Winning Matters

Each month I write an article for a local magazine, Up In Cumming, and I always like to share them here, too.  Since Father’s Day is this weekend, I had men on my mind when I wrote this one.  Check it out:

Men love to win.

I know this first hand.  I watch my husband annihilate unsuspecting opponents on NCAA Football on his Playstation 3.  He takes great pleasure in it.  I literally think it relaxes him.  My son is no different.  He can’t wait to tell me how he won a foot race among his neighborhood friends, declaring himself the fastest of all.  Recently, he told me that he beat his friend Alyssa at arm wrestling. (Yes, I know.  Arm wrestling a girl was not his finest moment.) Of course, scoring a touchdown or a home run puts him on cloud nine, too.  Winning gives the men in my life a feeling of accomplishment, and yes, satisfaction.

Winning is important to most of us.  We all want to know we’ve done a good job or we’ve played a significant role.  Maybe that’s why some of us love sports so much.  In sports, the scoreboard keeps a visible record of things we do well.  The points are tallied, and the crowd cheers us on.  It’s also easy to pinpoint our mistakes.  Fumble the ball and the crowd will boo.  Strike out and your team suffers.  Things are pretty black and white when you’re on the ball field, but in our personal lives things aren’t quite as clear.  Without the luxury of a lighted scoreboard, we don’t feel the immediate gratification of a good choice.  Without a stadium full of fans, we aren’t encouraged after a hard hit.  And, we certainly don’t feel the satisfaction of a post-game interview when we get to relive the glory of our best plays.  In the ho-hum of our everyday schedules, we are often hard-pressed to see the “wins” in our lives.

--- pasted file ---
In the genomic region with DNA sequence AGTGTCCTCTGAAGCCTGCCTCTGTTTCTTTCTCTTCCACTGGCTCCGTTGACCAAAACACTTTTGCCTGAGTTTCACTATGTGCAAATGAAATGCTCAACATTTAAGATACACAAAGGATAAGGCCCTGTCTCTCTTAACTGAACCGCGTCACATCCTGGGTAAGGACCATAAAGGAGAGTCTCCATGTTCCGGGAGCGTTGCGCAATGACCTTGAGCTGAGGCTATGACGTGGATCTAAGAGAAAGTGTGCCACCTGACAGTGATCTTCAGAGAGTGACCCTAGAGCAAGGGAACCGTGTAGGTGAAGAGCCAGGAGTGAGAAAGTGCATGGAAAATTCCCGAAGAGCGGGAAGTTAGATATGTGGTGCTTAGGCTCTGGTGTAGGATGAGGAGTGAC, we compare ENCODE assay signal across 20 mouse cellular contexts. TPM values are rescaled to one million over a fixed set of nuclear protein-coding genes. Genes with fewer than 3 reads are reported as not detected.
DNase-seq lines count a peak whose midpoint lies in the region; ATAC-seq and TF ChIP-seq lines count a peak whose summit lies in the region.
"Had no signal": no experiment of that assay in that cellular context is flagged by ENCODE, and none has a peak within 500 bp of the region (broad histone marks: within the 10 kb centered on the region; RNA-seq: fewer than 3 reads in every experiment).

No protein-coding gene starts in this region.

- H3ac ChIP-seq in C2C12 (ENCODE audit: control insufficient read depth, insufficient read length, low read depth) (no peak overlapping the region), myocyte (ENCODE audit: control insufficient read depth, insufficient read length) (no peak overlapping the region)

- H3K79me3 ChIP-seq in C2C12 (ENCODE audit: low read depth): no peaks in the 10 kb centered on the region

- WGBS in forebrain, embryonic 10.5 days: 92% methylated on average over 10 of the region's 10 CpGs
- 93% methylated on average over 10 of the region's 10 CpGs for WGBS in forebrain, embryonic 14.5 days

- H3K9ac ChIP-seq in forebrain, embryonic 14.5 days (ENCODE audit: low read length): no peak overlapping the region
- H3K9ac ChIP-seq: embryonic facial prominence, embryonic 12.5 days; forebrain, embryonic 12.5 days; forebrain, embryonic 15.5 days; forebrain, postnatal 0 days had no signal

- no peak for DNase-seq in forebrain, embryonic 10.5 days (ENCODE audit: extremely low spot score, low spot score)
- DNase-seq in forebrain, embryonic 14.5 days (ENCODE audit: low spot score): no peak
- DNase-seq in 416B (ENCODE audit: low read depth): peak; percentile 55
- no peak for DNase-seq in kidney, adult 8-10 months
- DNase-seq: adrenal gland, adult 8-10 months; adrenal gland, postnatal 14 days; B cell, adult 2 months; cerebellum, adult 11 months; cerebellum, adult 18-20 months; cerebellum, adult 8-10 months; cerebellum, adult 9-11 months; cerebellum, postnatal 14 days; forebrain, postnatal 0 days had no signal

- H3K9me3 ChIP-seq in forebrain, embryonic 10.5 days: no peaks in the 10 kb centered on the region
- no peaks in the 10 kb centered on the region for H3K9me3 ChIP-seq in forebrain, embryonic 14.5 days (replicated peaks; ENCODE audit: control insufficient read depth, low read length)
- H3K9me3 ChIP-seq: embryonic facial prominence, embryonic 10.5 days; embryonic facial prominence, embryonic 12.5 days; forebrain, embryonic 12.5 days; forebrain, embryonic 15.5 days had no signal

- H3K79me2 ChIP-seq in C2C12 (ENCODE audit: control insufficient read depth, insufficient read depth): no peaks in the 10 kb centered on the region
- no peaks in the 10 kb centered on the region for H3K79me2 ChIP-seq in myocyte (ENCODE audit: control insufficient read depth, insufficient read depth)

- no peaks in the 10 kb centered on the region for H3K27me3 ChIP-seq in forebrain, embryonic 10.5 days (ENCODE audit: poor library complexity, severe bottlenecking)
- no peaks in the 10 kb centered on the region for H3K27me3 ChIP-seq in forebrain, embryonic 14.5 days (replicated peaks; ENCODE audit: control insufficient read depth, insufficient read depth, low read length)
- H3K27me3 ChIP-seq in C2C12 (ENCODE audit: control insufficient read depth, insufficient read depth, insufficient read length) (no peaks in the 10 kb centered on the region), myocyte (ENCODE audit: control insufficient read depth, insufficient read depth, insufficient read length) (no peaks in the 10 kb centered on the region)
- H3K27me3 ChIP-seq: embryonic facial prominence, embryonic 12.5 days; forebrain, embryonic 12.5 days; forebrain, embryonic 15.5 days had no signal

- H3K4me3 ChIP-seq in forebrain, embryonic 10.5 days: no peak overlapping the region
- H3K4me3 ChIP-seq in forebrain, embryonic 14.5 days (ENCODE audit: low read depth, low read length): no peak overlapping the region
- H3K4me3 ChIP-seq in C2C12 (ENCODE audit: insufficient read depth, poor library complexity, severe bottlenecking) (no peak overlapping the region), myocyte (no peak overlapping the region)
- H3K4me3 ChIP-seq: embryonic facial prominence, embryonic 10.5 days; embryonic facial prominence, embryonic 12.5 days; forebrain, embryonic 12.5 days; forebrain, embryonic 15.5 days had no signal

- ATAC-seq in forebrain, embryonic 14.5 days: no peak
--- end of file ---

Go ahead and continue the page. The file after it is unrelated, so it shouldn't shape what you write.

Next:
Like when a dad tells his daughter he’s proud of who she is.  His words can penetrate deep into the recesses of her heart, shaping her view of herself.  That’s a touchdown.

Like when a man draws a line between work and home and learns to shut off the laptop and engage his family at night.  Building memories with our families is about so much more than sharing a few good laughs; it’s about relishing the people who know us best and love us most.  That’s a home run.

Like when a man takes time to teach his son responsibility and compassion.  His coaching will affect the way his son parents his own family one day.  Points go on the board with every lesson.

Or, like when a man displays integrity, even when it hurts. His willingness to lead well at work, on the ball field, or at home sets an example for all of us to follow.  It’s attractive.  It’s contagious.  It’s the stuff of champions.

It’s tempting to measure our success by our possessions or status, but the true measure of our success is in our everyday decisions.  My husband recently wrote a book, The Measure of Our Success, for pastors about this very topic.  Yet, all of us could learn from it.  All of us need to reconsider what winning really looks like.

This month we’ll celebrate Father’s Day, but I want us to celebrate more than just the fathers around us.  Let’s celebrate all the men in our lives.  Let’s be a verbal scoreboard for them. Celebrate who they are and the sacrifices they make for the ones they love.  Cheer them on when they fight a good fight and encourage them after a hard hit.

Winning matters.  More than you think.

 

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